GIFT HORSE FOR GREECE? November 3, 2011Posted by wmmbb in European Politics, Social Environment.
What to do when the polls are falling, the government has a small majority and there is open dissent in the ranks, even when the EU is offering money in the pipeline? The solution of the Greek PM was to hold a referendum.
What’s democracy got to do with it? This is finance and the protection of the international sovereignty of Banks, and their right to impose austerity, the radical reduction of living standards on masses of people. In this context direct democracy, even though it is the the Greek Government, is fundamentally shocking. Before the magic work can be said, Europe will be looking like South America, and there will have to be a reverse invasion from Africa Com to re-impose order.
Deutsche Wella reports that Europe demands an explanation from the Greek PM for holding a referendum on the bailout. Yet it seems to be the case, as Andrew Bowen notes that the bailout was designed for the financial institutions and not for the people of Greece. And that might be the real problem with the referendum:
Public support for the bailout deal, which obliges Greece to continue its course of harsh austerity measures, was difficult to gauge. A weekend opinion poll found that nearly 60 percent of Greeks viewed the EU summit last week as “negative” or “probably negative,” although more than 72 percent wanted to remain in the eurozone.
The agreement provides 100 billion euros ($137 billion) in new public financing for emergency loans, and asks banks to take a voluntary 50 percent reduction in the value of their Greek government bonds. It also upholds demands that Greece cut its massive budget deficit with painful spending cuts.
Nick Malkoutzis, deputy editor of the Kathimerini newspaper’s English edition, said the agreement among EU leaders was not the comprehensive plan many Greeks had hoped for.
“It left a very open question about how Greece gets out of this crisis,” he told Deutsche Welle. “One thing the agreement doesn’t tackle is where growth, where job creation is going to come from, how the country is going to move forward. And the government has also proved that it doesn’t really have an answer to that question either.”
The BBC suggests that the referendum may not be held:
The Pasok government faces a vote of confidence in parliament on Friday. It will be a knife-edge vote. If Pasok loses then it will either have to try and form a new coalition government of national unity or call early elections. The political instability triggered by a defeat for Mr Papandreou on Friday would only deepen the crisis for Greece and the threat of contagion to other eurozone countries.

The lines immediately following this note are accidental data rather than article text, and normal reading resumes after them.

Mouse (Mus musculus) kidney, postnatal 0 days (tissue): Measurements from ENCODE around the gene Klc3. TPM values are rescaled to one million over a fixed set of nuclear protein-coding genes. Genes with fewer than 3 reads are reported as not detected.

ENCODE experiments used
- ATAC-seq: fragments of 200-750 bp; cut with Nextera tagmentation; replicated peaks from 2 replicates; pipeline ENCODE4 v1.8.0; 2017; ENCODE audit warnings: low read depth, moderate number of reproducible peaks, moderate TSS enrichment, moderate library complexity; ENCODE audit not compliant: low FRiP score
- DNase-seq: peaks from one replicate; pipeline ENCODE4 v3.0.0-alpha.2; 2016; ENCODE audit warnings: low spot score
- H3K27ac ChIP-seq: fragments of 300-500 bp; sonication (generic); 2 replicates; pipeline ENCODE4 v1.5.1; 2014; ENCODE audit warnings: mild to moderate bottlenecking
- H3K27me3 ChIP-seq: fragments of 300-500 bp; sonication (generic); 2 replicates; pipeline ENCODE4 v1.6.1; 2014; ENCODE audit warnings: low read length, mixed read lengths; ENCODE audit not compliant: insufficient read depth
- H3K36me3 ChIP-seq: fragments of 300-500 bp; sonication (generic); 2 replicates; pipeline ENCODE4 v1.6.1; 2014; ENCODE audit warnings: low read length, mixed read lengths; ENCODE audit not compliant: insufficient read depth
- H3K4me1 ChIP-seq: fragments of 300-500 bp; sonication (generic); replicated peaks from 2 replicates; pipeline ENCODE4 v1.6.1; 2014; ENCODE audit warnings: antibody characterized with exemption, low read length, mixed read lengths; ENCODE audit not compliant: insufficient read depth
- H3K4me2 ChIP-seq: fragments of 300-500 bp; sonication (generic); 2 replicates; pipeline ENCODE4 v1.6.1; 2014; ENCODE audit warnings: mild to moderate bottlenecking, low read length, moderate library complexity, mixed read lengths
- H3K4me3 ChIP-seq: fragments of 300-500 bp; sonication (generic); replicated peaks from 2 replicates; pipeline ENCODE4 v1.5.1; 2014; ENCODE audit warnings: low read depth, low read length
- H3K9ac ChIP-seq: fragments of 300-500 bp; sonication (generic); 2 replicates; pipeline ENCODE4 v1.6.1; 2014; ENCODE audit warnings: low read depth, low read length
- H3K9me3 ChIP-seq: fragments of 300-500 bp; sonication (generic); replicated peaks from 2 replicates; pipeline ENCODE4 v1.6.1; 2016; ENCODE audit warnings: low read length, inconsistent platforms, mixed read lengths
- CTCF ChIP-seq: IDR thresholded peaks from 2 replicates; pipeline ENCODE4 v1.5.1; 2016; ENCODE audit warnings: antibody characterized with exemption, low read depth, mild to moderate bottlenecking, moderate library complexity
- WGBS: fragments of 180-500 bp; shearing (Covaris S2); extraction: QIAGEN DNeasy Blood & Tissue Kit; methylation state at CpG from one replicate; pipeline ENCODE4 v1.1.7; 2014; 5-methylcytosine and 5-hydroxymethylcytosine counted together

There is speculation that Mr Papandreou may anyway be forced to resign soon – and that could scupper his referendum plan.Pasok now has a narrow majority in parliament – 152 out of 300 seats. Mr Papandreou is battling to hold the party together.
A leading Pasok MP, Milena Apostolaki, left the party in anger over the referendum plan. Six other Pasok MPs called on Mr Papandreou to quit.
The numbers are crucial, because a referendum cannot be held unless parliament first approves a referendum bill.It is not yet clear when a referendum could be held. It would most likely happen in December or January.
Mr Papandreou wants the vote to be as soon as possible – once the details of the new EU-IMF bailout plan are nailed down.But the lenders could pressurise him to scrap the plan, by withholding the next tranche of Greece’s current bailout. There are predictions that Greece could be bankrupt as early as mid-January if it does not get the rescue money.
And then there is the question, as perhaps is likely, of what would happen were a referendum vote against the bailout plan. BBC News suggests:
There are dire predictions about a No vote. Opinion polls suggest that most Greeks oppose the new EU-IMF bailout plan.
A No vote would make a disorderly default likely for Greece, as its current lenders would regard it as a lost cause. That would mean holders of Greek sovereign bonds taking a big loss – bigger than the 50% write-down that the EU has proposed.
Such a default would almost certainly push Greece out of the eurozone, triggering a chain reaction, as the other “peripheral” eurozone economies – Portugal, Spain, Ireland and Italy – would find it impossible to service their own debts.
France would probably lose its triple-A credit rating, as French banks hold a large pile of Greek debt. A meltdown in the eurozone bond market could ultimately doom the euro.
A No vote would be a crushing blow for Mr Papandreou – he would probably have to resign, and Greek politics would be in chaos.
Yet opinion polls also suggest that most Greeks want to stay in the eurozone. A cleverly phrased referendum question could warn them of disaster if Greece were to abandon the euro – and link that scenario to a rejection of the bailout plan.
Kim at Lavartus Prodeo reviews the alternative opinions as to the best course of action for Greece and Europe.
UPDATE: 4 November 2011
The LA Times reports that the Greek PM has called off the referendum following a cabinet meeting.